A new genetic test that sequences the blood of pregnant women for signs of diseases such as Down Syndrome in their fetuses are turning up unexpected results: a diagnosis of cancer in the mother.
In as many as 40 cases, women who took Sequenom Inc's MaterniT21 test, which scans their genetic code and that of their fetus, had abnormal changes that could signify cancer. In at least 26 of these women, that test turned out to be accurate.
Such tests from Sequenom and other companies, sequence the mother's blood, which includes both the mother's DNA and fetal DNA from the placenta. The unintended detection of disease lends weight to the idea that some cancers can be traced through non-invasive tests, when tumors shed their DNA into the bloodstream.
Dr. Eunice Lee, 40, a San Francisco anesthesiologist, was one of those women.
Speaking at the Scripps Future of Genomic Medicine Conference, Lee said she was hoping for a normal result for her baby. Instead, Sequenom advised her to seek cancer screening. A full body MRI identified a large tumor in her colon, which doctors removed in the 15th week of her pregnancy.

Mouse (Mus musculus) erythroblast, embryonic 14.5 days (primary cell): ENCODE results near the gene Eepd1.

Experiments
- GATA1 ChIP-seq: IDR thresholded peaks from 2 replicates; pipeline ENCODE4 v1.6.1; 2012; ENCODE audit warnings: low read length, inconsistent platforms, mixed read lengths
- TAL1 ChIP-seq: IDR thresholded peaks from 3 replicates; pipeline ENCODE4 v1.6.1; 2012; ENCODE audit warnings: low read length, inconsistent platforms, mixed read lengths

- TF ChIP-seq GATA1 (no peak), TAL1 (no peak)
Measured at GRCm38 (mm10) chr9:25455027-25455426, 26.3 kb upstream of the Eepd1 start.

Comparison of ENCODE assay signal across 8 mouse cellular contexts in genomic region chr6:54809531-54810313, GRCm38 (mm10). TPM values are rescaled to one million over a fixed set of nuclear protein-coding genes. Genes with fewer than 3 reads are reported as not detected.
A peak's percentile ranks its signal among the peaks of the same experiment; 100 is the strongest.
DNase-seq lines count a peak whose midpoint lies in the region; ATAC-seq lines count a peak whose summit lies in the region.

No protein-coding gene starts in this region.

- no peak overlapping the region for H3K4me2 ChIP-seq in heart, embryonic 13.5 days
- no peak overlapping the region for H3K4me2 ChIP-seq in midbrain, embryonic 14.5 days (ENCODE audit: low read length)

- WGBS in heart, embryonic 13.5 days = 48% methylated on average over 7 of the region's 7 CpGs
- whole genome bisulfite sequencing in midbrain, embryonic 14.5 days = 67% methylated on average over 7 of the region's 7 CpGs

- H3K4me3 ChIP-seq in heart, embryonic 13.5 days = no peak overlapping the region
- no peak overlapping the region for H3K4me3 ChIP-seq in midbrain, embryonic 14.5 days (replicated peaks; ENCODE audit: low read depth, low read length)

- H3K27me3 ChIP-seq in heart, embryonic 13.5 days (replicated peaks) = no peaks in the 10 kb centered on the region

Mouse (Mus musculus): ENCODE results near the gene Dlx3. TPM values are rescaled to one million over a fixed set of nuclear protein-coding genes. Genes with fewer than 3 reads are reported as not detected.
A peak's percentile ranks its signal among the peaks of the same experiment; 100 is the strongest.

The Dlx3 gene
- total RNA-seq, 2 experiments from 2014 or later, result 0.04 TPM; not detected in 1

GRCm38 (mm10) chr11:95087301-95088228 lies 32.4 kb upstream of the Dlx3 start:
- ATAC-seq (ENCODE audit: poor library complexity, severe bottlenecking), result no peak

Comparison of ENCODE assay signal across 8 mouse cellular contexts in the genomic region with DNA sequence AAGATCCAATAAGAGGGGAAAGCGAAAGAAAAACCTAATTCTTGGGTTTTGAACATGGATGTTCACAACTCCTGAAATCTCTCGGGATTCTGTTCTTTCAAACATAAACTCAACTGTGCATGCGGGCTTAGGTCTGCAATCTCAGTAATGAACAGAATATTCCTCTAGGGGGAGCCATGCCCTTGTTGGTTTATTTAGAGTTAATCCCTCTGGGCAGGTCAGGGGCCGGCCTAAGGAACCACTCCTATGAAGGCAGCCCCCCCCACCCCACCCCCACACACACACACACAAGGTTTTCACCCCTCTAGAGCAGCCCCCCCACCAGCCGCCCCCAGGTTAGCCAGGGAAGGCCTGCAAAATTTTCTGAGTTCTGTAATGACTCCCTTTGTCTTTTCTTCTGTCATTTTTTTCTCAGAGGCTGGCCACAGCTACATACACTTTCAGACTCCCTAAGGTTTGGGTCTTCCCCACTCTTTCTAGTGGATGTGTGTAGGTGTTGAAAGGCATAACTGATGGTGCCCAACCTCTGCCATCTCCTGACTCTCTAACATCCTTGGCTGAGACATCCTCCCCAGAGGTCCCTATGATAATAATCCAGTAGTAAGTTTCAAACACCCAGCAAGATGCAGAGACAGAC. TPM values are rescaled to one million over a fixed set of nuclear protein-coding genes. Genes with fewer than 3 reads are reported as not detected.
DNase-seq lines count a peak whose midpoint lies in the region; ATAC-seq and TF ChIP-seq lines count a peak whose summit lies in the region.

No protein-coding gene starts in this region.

Sequenom's chief scientific officer, Dr. Dirk van den Boom, said the company is gathering data on the other women whose tests indicated abnormalities. So far, he said he is not aware of any false positive results.
Other researchers have had similar findings. Scientists at the University of Leuven in Belgium developed a blood test for signs of Hodgkin's lymphoma after detecting the illness in pregnant women.
Dr. Diana Bianchi of Tufts University said the noninvasive prenatal tests represent the "biggest clinical implementation of genomic medicine to date," with more than 1 million having been performed since 2011. Other companies offering such tests include Illumina, privately held Natera and Ariosa Diagnostics, acquired by Roche in December.
Most often, DNA from the mother comes from bone marrow, but if she has cancer, it may also be coming from her tumor.
Such results are raising ethical concerns. Lee said she was not told that the test might identify a cancer. Van den Boom said the company has struggled about what to do with such results, but favors disclosing the information.
Bianchi said there is "pressing need" for guidance on how to disclose unforseen findings discovered by prenatal tests, noting that there no professional guidelines on how to deal with them.